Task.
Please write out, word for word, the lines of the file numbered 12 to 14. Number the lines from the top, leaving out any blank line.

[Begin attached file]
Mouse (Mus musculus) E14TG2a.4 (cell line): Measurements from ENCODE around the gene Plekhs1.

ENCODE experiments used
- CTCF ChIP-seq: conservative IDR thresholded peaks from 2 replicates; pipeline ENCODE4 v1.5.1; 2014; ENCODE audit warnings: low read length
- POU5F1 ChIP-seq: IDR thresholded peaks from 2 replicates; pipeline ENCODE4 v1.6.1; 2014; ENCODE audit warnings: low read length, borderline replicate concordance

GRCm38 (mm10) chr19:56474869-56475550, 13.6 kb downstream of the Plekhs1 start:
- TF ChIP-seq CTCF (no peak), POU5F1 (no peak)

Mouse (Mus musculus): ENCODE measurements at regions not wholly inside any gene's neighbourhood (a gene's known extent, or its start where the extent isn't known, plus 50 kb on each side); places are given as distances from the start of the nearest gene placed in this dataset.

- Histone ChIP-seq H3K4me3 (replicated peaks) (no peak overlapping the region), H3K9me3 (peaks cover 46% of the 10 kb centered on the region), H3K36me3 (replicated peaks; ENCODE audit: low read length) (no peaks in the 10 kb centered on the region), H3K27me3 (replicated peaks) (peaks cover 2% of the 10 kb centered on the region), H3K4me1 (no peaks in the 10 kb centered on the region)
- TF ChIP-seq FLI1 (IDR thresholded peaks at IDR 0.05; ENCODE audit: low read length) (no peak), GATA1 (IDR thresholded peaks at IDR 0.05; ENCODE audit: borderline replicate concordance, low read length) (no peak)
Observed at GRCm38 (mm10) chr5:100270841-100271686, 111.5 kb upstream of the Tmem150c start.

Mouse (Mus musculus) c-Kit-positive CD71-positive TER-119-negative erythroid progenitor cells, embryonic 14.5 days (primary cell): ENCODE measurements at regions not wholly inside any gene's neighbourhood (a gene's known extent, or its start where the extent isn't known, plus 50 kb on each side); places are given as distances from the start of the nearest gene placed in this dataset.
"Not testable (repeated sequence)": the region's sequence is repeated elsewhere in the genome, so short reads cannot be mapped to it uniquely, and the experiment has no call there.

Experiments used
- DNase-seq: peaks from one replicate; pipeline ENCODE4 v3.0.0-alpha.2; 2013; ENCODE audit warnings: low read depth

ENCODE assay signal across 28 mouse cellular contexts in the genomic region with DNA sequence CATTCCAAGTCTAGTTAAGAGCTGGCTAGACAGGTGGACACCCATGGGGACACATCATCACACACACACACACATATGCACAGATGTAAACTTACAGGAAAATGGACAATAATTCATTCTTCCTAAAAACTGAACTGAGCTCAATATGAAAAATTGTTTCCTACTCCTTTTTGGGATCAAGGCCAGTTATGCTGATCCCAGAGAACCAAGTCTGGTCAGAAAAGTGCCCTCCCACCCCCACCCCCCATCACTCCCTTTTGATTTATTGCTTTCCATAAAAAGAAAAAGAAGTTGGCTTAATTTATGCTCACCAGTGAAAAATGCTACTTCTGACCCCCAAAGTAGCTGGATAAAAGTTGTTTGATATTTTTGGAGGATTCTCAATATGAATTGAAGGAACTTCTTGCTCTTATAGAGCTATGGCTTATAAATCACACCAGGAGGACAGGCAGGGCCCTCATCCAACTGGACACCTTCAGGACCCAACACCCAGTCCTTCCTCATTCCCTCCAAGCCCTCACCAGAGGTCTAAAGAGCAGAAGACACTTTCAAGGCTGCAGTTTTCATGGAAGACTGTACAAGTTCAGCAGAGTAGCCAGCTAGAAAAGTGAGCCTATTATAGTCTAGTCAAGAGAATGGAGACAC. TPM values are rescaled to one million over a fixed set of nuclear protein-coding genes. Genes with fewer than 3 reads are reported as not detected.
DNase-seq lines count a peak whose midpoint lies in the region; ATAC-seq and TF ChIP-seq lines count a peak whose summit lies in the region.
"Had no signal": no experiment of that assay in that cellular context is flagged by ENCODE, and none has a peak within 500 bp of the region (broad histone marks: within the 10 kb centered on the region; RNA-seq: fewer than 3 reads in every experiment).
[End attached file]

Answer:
"Not testable (repeated sequence)": the region's sequence is repeated elsewhere in the genome, so short reads cannot be mapped to it uniquely, and the experiment has no call there.

Experiments used
- DNase-seq: peaks from one replicate; pipeline ENCODE4 v3.0.0-alpha.2; 2013; ENCODE audit warnings: low read depth